Session Type: Abstract Submissions (ACR)
Background/Purpose: Oral bisphosphonates adherence has been reported as less than 50% at one year. Adherence to denosumab has been reported to be higher than alendronate in several clinical trials. We evaluated adherence rates for denosumab, an anti-osteoporosis medication (AOM) administered in office as an injection every six months, by rheumatologists in a large healthcare system.
Methods: We identified new denosumab users using billing data between June 2010 and October 2013 based on HCPCS code J0897 or J3590 with denosumab as the listed biologic. Patients had at least 183 days (6 months) follow-up and were administratively censored at two years post-denosumab initiation, for death, or on 6/1/2014 (end of study period). These data were linked to electronic medical record data and only included patients who had at least two office visits in a rheumatology clinic. Patient characteristics were assessed prior to first administration. Adherence to denosumab was assessed with proportion of days covered (PDC) based on a 183 day coverage period (dosing interval for denosumab). After initiation, PDC was calculated at a maximum of one and two years or censored at study end. We defined a patient as adherent if they had ≥80% of days covered. Results are presented as mean (standard deviation [SD]) or %.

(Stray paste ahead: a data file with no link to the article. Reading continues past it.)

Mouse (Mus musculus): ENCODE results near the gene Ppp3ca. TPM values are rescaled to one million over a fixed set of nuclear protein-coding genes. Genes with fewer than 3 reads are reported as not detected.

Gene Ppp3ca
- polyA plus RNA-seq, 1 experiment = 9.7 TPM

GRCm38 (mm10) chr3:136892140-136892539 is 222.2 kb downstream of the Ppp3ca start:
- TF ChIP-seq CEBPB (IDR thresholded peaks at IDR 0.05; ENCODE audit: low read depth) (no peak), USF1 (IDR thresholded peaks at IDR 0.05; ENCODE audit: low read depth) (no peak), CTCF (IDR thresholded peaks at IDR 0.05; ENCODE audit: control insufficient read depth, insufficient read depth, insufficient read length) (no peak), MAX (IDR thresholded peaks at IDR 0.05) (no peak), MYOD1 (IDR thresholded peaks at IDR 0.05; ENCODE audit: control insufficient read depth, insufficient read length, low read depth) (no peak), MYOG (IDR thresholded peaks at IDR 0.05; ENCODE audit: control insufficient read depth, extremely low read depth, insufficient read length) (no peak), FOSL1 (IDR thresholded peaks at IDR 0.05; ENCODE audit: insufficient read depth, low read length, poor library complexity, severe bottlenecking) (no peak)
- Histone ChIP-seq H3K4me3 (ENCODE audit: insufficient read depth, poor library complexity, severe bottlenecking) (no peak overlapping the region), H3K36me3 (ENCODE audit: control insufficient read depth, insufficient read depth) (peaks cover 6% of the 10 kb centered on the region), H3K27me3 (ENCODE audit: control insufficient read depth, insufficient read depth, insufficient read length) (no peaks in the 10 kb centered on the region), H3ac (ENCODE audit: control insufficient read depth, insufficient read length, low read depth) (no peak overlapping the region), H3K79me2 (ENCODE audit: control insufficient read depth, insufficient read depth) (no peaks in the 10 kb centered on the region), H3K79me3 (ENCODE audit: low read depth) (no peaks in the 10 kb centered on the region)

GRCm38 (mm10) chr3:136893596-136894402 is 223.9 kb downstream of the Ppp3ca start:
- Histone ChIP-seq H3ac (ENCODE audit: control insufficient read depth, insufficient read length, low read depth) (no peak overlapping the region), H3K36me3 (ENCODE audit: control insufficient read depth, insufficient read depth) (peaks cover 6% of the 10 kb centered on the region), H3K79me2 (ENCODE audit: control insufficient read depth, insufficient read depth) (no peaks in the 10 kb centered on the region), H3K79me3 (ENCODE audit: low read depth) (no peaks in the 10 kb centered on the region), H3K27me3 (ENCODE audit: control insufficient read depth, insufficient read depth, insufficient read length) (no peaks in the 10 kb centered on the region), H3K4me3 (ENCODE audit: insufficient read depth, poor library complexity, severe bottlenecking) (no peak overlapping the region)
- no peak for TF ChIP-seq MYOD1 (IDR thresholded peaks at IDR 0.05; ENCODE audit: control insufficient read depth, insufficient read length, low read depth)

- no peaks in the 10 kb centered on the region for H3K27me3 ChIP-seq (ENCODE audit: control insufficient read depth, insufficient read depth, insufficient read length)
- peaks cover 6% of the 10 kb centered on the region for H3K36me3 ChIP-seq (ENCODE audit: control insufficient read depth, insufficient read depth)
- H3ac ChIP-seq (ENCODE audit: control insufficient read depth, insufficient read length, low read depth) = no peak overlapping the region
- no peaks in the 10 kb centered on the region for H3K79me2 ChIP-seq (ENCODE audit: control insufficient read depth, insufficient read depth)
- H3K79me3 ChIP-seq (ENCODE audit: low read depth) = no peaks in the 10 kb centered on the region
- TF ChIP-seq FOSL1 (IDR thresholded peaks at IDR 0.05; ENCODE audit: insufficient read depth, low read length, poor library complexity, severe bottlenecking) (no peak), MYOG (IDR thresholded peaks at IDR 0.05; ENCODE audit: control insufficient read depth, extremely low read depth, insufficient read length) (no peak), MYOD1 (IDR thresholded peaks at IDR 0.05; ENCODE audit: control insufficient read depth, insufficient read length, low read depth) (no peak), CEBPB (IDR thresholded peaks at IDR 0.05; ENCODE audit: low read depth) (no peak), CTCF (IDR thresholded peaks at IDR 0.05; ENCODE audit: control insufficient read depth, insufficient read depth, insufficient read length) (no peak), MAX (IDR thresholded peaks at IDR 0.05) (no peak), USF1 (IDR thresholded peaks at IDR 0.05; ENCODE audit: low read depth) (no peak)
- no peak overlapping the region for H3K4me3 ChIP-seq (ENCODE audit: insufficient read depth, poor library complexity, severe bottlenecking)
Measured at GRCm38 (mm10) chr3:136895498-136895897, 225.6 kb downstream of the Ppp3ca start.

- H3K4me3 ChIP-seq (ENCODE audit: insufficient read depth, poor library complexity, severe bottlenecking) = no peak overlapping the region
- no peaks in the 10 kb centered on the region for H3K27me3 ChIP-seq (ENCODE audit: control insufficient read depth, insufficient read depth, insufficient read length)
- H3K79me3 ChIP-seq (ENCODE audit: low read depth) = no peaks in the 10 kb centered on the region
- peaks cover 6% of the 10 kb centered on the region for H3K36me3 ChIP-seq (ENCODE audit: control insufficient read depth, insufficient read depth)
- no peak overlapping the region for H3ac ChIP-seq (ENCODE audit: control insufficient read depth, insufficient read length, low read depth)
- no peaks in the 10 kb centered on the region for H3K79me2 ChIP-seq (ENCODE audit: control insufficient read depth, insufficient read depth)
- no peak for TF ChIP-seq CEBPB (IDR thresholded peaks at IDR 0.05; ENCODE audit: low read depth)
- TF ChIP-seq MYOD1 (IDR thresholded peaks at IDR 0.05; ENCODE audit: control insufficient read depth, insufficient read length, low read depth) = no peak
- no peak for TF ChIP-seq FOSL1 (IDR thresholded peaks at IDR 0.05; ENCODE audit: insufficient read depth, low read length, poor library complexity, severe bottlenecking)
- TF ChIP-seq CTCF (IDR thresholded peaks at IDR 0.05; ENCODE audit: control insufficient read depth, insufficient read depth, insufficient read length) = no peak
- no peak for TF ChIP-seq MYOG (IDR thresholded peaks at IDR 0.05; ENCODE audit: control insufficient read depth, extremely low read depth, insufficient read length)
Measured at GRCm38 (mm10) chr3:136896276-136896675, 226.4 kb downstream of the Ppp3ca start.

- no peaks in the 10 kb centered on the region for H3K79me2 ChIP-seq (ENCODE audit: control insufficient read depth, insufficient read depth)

Results: Five hundred patients met inclusion criteria. Included patients had a mean age of 71.9 (SD 11.0), 92.6% were women, and 88.8% Caucasian. Denosumab was the first AOM in 9.8% of patients. In those with a history of previous therapy, a mean of 2.3 (SD 1.5) AOMs were prescribed. Prevalent fractures were present in 32.8%, mean Charlson Comorbidity score of 2.0 (SD 2.7), and 25% had diagnoses for either gastric ulcers or GERD at first denosumab administration. Eighty-three percent of patients had 12 months follow-up and 26% had 24 months of follow-up. Two denosumab injections were given in 82.3% of patients, 3 in 53% and 4 in 30% of patients. Of those who didn’t receive a second administration 2.6% were prescribed another AOM. Mean 1 year PDC, 85.5% (SD 19.0), and 80.7% (SD 21.6) at 2 years. PDC ≥80% was achieved in 72.8% and 62.0% of patients at 1 and 2 years, respectively.
Conclusion: In patients treated with denosumab 72.8% of patients were adherent at 12 months and 62.0% were adherent at 24 months. Only 9.8% of patients started on denosumab were treatment naïve. Adherence rates were higher than those reported for oral bisphosphonates. Other studies have suggested that higher adherence rates for denosumab may be related to in office administration, patient preference and convenience, and a favorable side effect profile. Since studies have suggested that adherence rates <50% are associated with little anti-fracture effect, the greater adherence with denosumab may have important implications for fracture prevention.
R. A. Overman,
J. C. Lauffenburger,
M. L. Gourlay,
C. L. Deal,
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ACR Meeting Abstracts - https://acrabstracts.org/abstract/adherence-to-denosumab-in-a-large-healthcare-system/